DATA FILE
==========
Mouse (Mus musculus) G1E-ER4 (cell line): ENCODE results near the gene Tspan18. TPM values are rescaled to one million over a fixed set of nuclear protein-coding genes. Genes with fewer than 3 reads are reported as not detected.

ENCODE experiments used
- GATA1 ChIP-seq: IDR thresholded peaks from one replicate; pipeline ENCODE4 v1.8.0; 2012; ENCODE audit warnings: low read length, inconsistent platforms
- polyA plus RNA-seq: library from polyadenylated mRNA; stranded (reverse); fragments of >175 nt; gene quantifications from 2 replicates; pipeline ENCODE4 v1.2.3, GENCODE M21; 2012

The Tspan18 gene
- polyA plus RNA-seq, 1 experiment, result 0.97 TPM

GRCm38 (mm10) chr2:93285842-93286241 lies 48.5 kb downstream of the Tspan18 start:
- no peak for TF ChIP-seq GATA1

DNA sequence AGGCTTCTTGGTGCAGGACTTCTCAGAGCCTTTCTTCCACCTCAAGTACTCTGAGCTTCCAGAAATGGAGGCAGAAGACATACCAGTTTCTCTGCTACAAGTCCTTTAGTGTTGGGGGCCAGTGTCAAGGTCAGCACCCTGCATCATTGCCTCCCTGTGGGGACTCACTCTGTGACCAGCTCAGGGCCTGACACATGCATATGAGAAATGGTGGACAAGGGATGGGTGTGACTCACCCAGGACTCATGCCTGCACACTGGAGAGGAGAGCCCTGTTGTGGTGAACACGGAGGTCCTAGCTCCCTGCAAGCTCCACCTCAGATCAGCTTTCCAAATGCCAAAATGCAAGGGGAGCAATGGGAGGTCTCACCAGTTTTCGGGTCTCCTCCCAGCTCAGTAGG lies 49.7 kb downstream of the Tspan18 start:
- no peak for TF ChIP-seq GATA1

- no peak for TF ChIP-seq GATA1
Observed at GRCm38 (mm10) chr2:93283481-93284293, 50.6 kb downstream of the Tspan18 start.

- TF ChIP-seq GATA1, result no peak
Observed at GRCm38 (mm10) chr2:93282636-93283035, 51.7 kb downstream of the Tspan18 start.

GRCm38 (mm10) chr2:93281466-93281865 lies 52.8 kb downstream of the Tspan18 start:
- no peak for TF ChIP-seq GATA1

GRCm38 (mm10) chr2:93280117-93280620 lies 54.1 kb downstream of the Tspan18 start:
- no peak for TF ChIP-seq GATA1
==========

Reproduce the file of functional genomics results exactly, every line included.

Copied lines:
Mouse (Mus musculus) G1E-ER4 (cell line): ENCODE results near the gene Tspan18. TPM values are rescaled to one million over a fixed set of nuclear protein-coding genes. Genes with fewer than 3 reads are reported as not detected.

ENCODE experiments used
- GATA1 ChIP-seq: IDR thresholded peaks from one replicate; pipeline ENCODE4 v1.8.0; 2012; ENCODE audit warnings: low read length, inconsistent platforms
- polyA plus RNA-seq: library from polyadenylated mRNA; stranded (reverse); fragments of >175 nt; gene quantifications from 2 replicates; pipeline ENCODE4 v1.2.3, GENCODE M21; 2012

The Tspan18 gene
- polyA plus RNA-seq, 1 experiment, result 0.97 TPM

GRCm38 (mm10) chr2:93285842-93286241 lies 48.5 kb downstream of the Tspan18 start:
- no peak for TF ChIP-seq GATA1

DNA sequence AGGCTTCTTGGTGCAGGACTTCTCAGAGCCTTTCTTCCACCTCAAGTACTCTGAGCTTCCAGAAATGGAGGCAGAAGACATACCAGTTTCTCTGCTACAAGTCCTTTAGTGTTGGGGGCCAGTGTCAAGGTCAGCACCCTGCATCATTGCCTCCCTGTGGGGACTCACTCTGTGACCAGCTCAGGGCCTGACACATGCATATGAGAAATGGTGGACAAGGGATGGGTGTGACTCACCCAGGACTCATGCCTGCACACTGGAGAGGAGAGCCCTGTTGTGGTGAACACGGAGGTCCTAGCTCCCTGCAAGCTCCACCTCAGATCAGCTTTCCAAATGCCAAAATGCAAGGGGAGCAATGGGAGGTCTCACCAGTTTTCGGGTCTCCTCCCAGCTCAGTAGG lies 49.7 kb downstream of the Tspan18 start:
- no peak for TF ChIP-seq GATA1

- no peak for TF ChIP-seq GATA1
Observed at GRCm38 (mm10) chr2:93283481-93284293, 50.6 kb downstream of the Tspan18 start.

- TF ChIP-seq GATA1, result no peak
Observed at GRCm38 (mm10) chr2:93282636-93283035, 51.7 kb downstream of the Tspan18 start.

GRCm38 (mm10) chr2:93281466-93281865 lies 52.8 kb downstream of the Tspan18 start:
- no peak for TF ChIP-seq GATA1

GRCm38 (mm10) chr2:93280117-93280620 lies 54.1 kb downstream of the Tspan18 start:
- no peak for TF ChIP-seq GATA1